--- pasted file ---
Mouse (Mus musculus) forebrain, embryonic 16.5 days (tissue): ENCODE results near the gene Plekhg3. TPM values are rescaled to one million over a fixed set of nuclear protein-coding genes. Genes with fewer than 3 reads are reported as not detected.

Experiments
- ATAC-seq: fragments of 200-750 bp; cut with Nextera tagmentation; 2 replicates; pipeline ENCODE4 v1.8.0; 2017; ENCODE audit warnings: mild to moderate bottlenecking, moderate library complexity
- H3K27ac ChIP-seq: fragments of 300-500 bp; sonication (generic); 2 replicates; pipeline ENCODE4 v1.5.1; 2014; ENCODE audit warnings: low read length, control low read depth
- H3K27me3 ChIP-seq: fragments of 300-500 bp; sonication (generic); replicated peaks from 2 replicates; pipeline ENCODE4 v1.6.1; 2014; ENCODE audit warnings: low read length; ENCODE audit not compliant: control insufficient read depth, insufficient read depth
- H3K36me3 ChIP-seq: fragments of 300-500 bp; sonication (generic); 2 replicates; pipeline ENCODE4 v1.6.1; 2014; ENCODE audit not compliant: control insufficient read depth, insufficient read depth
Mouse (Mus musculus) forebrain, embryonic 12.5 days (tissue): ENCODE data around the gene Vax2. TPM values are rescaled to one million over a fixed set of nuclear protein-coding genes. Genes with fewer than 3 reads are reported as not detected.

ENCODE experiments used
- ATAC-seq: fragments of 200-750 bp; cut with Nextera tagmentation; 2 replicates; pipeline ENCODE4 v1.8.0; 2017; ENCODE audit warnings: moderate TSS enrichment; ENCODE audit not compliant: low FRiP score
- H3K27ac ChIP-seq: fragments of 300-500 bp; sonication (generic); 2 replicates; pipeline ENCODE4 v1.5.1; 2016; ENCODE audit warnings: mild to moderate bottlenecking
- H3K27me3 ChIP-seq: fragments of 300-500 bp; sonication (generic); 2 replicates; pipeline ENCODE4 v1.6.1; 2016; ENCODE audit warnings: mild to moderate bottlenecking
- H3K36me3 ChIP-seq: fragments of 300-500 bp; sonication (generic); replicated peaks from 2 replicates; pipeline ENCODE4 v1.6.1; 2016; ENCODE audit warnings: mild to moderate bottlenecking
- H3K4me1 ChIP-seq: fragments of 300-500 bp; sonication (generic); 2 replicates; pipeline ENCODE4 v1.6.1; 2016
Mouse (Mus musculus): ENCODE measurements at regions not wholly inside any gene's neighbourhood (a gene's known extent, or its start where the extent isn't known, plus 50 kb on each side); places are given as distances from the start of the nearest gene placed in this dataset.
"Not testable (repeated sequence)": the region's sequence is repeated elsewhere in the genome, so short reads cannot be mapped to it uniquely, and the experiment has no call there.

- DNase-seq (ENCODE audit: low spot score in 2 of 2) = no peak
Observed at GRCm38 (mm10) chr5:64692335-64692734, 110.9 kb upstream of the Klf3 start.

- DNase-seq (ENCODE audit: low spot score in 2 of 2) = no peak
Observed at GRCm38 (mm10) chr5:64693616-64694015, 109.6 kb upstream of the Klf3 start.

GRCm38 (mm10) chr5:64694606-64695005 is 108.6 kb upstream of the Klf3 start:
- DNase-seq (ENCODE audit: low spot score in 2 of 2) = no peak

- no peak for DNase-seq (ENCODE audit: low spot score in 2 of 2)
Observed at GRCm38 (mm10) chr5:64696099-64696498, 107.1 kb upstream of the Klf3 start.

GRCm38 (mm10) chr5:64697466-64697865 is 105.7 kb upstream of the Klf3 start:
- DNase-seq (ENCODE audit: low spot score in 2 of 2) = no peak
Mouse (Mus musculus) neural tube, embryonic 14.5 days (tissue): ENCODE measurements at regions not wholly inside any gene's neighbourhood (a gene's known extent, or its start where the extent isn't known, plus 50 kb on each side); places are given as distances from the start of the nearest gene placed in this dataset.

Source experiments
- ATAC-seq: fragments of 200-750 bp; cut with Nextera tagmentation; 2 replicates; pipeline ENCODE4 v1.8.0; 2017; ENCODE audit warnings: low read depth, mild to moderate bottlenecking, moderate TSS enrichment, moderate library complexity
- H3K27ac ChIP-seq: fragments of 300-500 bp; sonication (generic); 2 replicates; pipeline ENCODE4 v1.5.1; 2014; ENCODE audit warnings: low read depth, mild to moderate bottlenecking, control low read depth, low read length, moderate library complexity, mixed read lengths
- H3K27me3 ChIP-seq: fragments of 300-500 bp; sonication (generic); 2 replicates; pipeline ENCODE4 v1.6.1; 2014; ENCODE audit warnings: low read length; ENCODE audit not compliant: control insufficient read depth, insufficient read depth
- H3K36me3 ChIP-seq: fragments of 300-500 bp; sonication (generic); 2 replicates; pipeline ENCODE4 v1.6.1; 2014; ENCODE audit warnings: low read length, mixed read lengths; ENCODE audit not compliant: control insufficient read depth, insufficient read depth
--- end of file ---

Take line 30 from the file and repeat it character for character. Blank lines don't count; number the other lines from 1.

- H3K27me3 ChIP-seq: fragments of 300-500 bp; sonication (generic); 2 replicates; pipeline ENCODE4 v1.6.1; 2014; ENCODE audit warnings: low read length; ENCODE audit not compliant: control insufficient read depth, insufficient read depth